South Africa’s automotive industry is a vital element in the country’s economy. This sector has been a strategically important sector in South Africa, and it is imperative to ensure not only the sustainability of the automotive sector in the country, but also the continued growth of the industry. This study addressed the determinants of South Africa’s automotive exports to BRICS countries. The main aim of the study is to examine South Africa’s automotive industry trade elasticity to economic performance in BRICS countries. An econometric assessment was done using different estimation techniques, namely Dynamic Panel Data General Method of Moments (GMM) on annual data from 2000 to 2016, quantile regression for the same period, and ANOVA analysis. This study used eight endogenous variables in explaining determinants of South African automotive export to BRICS countries. The results from the GMM technique suggested that only four variables out of eight variables were statistically significant, namely, automotive exports lagged once, corporate tax, research and development (R&D), and real exchange rates. Gross Domestic Product (GDP), Foreign Direct Investment (FDI), trade openness, and R&D all reduced automotive exports in South Africa. Quantile regression provided difference compared to the GMM dynamic panel data analysis. In the panel data analysis, corporate tax was positive, while in the quantile regression only Brazil’s corporate tax had a positive effect on South African automotive exports. FDI results in panel data GMM results were the same as quantile, while other variables results were not consistence with the dynamic panel data GMM results. The ANOVA results suggested that significant differences between BRICS countries impact on South Africa’s automotive exports. The findings indicate that South African automotive exports to BRICS have been proven to be elastic in four variables., namely, automotive exports lagged once, corporate tax, research and development (R&D), and real exchange rates. The South African automotive industry implemented policies such as the Motor Industry Development Programme (MIDP) and the Automotive Production and Development Programme (APDP); however, these policies failed to realise the targets set by the industry. On the policies regarding automotive exports in South Africa, it is equally important to pay attention to corporate tax in South Africa as well as in other BRICS countries. BRICS economies lack policy synchronisation, hence the adverse impact on South African automotive exports. South Africa’s BRICS counterparts are knowledge-driven economies. Developing a strong human base is required in the sector. In addition, there is a need for BRICS countries to have a free trade agreement (FTA) to enhance trade amongst member states. Having free trade could help to make BRICS economic integration more meaningful to BRICS countries and the region.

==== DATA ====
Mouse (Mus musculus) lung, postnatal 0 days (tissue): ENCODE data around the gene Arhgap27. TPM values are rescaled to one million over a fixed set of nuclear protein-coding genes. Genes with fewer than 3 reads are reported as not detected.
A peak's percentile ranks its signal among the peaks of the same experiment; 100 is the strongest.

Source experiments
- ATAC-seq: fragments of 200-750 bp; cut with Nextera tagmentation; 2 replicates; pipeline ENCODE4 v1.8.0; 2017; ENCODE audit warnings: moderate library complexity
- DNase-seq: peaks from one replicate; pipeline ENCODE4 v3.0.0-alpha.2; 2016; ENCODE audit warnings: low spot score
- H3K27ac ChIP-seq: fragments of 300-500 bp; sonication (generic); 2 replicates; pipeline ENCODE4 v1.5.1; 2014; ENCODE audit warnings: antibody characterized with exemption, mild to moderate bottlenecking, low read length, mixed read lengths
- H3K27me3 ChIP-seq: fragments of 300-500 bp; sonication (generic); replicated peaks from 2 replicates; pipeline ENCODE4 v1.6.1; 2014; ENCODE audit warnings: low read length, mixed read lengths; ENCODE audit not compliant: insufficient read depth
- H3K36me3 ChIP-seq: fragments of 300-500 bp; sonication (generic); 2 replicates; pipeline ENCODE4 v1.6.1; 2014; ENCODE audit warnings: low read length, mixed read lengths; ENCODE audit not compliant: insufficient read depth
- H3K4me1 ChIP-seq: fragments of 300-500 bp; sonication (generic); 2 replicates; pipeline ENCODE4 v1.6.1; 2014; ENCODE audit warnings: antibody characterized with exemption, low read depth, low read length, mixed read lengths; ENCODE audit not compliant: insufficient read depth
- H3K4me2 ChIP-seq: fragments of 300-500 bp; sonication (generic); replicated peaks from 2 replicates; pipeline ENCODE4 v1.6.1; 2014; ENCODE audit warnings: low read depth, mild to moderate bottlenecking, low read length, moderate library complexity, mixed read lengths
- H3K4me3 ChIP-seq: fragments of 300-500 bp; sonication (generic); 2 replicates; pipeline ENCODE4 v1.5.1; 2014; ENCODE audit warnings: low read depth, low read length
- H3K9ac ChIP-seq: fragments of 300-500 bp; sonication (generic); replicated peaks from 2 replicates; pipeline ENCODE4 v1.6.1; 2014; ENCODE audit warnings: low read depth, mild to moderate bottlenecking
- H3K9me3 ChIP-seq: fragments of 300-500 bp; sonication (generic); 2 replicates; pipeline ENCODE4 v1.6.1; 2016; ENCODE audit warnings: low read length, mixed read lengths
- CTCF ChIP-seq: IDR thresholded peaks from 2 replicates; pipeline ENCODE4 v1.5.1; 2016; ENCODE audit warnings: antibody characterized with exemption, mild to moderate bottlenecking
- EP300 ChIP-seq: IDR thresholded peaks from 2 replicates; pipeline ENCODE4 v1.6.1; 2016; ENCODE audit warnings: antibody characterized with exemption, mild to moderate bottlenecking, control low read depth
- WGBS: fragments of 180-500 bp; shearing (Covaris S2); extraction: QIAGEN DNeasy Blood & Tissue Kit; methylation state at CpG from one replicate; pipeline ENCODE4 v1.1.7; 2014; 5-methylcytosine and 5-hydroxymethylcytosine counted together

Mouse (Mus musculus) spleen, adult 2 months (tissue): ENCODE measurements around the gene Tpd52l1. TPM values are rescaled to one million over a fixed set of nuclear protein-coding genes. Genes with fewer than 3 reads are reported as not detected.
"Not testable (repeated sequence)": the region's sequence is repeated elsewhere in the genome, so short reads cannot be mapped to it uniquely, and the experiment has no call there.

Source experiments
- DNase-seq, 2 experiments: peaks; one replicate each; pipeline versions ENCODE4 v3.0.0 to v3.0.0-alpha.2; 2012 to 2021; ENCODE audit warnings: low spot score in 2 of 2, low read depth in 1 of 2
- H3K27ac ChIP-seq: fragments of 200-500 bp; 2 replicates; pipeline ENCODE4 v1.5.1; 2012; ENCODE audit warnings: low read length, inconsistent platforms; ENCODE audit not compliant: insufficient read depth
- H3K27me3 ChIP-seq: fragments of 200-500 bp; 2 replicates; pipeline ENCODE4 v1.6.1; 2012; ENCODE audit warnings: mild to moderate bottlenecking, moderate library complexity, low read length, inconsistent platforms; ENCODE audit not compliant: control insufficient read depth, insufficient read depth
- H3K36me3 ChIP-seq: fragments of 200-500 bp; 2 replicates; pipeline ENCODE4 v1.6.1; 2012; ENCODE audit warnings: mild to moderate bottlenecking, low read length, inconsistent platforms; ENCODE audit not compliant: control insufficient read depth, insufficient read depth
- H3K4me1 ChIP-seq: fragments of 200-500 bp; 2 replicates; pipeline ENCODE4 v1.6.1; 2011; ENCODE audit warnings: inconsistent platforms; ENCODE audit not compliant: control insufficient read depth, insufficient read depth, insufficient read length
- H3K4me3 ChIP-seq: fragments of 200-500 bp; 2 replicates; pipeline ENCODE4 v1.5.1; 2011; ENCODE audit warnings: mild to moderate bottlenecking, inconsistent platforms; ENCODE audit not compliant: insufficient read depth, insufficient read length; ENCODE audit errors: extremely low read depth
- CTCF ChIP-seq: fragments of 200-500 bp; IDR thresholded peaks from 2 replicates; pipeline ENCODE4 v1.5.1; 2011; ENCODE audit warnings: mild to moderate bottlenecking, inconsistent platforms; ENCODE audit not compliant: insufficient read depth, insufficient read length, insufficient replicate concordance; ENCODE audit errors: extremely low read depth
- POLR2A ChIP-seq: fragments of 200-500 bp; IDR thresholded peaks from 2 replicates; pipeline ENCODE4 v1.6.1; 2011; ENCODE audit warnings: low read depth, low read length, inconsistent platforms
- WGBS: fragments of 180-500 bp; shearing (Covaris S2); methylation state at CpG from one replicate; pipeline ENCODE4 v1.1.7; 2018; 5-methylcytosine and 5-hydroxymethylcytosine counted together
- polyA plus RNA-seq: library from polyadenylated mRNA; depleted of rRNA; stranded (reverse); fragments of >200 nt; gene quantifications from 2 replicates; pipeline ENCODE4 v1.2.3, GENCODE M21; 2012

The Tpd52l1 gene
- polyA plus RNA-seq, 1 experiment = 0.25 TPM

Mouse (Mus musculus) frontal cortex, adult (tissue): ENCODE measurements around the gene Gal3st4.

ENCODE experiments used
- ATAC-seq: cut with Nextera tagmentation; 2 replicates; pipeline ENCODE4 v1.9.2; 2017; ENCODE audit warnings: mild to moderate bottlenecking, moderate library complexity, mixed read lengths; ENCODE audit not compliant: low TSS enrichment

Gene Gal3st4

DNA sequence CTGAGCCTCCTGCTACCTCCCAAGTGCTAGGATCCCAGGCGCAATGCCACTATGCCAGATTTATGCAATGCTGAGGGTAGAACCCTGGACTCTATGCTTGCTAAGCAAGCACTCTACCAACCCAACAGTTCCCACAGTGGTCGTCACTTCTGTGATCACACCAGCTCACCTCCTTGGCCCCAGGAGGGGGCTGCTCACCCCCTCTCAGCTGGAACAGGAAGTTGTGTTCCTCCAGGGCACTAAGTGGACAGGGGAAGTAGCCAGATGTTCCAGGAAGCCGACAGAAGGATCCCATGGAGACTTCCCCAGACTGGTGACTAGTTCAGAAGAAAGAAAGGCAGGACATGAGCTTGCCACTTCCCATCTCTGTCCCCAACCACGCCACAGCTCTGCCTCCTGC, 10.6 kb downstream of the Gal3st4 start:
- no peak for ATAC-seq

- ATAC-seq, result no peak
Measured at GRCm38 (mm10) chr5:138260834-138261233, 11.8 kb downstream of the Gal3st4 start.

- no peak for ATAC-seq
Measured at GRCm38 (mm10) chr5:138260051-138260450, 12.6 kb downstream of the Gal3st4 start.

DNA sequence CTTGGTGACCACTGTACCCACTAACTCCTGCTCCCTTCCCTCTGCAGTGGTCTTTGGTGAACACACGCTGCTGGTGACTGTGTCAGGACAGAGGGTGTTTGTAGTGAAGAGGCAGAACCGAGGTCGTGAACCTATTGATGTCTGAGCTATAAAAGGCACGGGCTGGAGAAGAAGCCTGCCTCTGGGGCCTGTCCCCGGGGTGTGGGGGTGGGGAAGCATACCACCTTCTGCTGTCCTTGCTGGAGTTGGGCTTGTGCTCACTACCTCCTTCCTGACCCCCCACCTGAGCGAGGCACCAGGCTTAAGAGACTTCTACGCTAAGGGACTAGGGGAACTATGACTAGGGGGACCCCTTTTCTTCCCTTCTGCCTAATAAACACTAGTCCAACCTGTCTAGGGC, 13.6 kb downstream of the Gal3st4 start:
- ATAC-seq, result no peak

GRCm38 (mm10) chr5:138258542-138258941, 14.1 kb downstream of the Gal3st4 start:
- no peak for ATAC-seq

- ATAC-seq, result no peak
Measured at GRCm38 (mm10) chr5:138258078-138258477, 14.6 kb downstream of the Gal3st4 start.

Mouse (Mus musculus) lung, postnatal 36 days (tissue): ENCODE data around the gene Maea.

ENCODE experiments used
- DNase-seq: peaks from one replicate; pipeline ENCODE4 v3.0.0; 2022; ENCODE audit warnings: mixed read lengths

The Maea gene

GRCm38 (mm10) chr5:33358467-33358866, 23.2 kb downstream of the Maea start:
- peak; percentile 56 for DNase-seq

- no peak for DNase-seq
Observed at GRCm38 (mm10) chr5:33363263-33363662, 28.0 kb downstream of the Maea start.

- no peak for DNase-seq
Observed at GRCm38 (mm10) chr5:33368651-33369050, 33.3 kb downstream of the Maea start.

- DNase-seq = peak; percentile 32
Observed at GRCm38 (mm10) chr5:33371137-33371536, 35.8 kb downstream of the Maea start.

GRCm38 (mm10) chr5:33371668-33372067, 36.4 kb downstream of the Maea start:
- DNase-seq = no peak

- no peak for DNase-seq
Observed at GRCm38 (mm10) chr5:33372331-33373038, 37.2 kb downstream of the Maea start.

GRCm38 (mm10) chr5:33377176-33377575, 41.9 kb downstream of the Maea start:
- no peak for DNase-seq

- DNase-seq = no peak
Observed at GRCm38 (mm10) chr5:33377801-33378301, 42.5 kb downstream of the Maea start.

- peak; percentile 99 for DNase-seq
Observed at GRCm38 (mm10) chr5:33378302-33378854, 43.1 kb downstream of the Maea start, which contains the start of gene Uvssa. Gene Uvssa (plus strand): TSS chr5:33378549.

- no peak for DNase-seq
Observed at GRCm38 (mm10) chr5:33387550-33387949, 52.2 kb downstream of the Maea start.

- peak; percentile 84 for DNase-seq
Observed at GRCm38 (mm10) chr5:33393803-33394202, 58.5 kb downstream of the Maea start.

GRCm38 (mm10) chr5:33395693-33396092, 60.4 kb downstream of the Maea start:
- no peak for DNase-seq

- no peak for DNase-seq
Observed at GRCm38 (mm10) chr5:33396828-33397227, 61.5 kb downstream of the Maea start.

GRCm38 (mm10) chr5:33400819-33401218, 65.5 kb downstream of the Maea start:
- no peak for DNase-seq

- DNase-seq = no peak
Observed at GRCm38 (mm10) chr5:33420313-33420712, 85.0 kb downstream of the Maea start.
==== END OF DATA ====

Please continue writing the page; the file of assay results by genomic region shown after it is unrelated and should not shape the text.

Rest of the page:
Dr Babalwa Siswana